Did you know that the forensic evidence technique of hair analysis (called trichology) can be used for horses?
Many of you have seen criminal shows such as CSI, where cases are solved by the discovery of a fingerprint at the scene of a crime or saliva on the edge of a cup. Forensic science is a technique of comparing evidence at the scene of a crime to either the defendant, plaintiff, or related person. DNA testing is lauded as the most reliable forensic technique. The other techniques include firearm and tool mark analysis, bite mark comparisons, and handwriting identification, among others. All forensic evidence, save DNA, has been criticized as a "soft" science and is too subjective, unreliable, and misleading to the jury, and therefore should not be used as evidence in a civil or criminal case. A famous decision, colloquially referred to as Daubert, permits most forensic evidence into court, however, there are increasing limitations on how an expert may describe the evidence. For example, a forensic expert must say it is "ballistic certainty" that the forensic evidence is valid, and cannot say that it is 100% a match.
Background aside, let's get to the horses.
Say, for example, 100 California horses were stolen last year, one of them is your prized and highly valuable warmblood. Police receive a warrant to search a deserted barn down a dark, backwoods road near the California and Oregon border. Upon arrival the barn has been hastily deserted. The police find different tools used to mutilate the appearance of horses: hair dyes, heat tools to burn white Appaloosa spots onto monochromatic hides, etc. The police search carefully and find two long strands of hair caught in the splinters of a wooden stall door and they take the hair into evidence. Could the hair be proof that your horse was in the rustler's hideout?
Provide samples of hair from your horse (check your tail brush!), then call in the hair examiners, and providing that DNA testing is unavailable or too expensive, the hairs would be examined under a microscope for comparison. From an exclusionary perspective, we can immediately know that the long, black strands taken from the deserted barn do NOT belong to your horse.... if your horse is a palomino with a pure flaxen mane and tail.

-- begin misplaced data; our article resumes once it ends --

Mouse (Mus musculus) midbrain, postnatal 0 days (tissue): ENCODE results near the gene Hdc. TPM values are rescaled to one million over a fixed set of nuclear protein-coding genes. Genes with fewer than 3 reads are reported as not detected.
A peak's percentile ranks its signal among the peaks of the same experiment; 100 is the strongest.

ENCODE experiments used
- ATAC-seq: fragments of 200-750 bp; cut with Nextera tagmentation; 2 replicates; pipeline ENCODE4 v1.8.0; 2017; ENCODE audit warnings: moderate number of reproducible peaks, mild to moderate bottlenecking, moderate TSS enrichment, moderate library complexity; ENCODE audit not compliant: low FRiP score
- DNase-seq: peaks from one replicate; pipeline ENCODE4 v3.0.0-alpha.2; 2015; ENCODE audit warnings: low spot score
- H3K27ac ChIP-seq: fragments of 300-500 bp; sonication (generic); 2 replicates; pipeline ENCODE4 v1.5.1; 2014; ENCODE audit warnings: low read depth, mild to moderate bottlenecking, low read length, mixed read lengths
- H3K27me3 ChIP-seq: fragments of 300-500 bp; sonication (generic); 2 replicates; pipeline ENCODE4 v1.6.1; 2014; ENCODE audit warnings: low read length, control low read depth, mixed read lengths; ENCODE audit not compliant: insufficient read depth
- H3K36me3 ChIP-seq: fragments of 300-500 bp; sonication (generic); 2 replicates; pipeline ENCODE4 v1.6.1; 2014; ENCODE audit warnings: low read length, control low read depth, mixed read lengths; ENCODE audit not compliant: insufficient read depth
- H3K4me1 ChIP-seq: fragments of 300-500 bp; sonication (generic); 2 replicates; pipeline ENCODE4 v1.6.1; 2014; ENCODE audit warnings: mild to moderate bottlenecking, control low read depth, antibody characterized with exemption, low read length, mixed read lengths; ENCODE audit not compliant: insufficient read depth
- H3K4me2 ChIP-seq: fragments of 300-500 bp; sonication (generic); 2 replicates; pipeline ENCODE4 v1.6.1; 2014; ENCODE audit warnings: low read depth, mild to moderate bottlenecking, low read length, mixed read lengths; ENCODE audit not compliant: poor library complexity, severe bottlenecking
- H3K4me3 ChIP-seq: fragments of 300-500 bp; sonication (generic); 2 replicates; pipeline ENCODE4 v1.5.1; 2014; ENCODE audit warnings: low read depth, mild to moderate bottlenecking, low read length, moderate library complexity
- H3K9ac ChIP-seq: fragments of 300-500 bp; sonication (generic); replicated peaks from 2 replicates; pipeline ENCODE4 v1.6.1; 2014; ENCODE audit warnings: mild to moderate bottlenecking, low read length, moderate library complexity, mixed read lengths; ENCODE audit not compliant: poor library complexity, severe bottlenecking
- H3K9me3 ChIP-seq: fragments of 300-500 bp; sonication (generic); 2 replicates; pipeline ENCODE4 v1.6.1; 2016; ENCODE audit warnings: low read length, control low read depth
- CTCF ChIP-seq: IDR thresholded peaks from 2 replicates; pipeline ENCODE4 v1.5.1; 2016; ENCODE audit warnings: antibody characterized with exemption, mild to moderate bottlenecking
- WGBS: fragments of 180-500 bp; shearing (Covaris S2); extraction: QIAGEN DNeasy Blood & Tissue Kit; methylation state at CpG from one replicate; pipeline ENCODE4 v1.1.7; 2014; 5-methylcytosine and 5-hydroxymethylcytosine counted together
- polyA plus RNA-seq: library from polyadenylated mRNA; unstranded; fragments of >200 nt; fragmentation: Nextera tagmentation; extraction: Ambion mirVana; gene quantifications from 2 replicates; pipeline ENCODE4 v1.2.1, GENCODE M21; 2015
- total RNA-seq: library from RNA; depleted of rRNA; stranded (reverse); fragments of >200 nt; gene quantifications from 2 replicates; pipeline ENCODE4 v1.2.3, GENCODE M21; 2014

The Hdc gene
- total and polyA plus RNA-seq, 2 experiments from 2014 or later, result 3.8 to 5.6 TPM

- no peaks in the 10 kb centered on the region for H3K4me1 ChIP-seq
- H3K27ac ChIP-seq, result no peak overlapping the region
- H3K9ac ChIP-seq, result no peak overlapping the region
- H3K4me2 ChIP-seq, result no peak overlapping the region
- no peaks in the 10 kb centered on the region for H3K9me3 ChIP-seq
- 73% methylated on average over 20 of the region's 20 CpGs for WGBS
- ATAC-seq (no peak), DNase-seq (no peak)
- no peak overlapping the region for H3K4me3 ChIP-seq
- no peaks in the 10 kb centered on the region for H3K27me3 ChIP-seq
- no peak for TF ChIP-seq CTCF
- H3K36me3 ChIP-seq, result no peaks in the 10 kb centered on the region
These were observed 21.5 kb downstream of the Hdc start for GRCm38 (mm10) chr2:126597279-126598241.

From an inclusionary perspective, the hair taken from the deserted barn isn't very helpful- the long, black strands could possibly belong to your horse if your horse has a long, black tail, but it could also belong to the 99 other stolen horses with long, black tails. Hair analysis is too imprecise to pinpoint just one horse as a source (though some examiners claim they can at least determine the breed of dog when a dog hair is found).
As always there are exceptions, such as is if you had medicated your horse with a substance that could then be tested and detected in the hair found at the deserted barn. And while trichology may be unreliable with proving a match between two hair samples, it can help reveal evidence of the crime, such as if the hair was pulled out or fell out naturally, if the hair had been cut or burned.
I did not research to see if there has ever been a reported opinion involving forensic hair analysis on horse hair, and I imagine it's highly unlikely that there would be, since typically there are myriad amounts of other, and more reliable, evidence to solve a crime. But if you want to do some basic sleuthing around your barn, perhaps to see which horse ate the grain in your equine's stall while you were out riding, check around for some strands of hair and see if you can find the culprit!
My horse Lux at a prior barn
For serious matters, as I always recommend, contact your local equine attorney!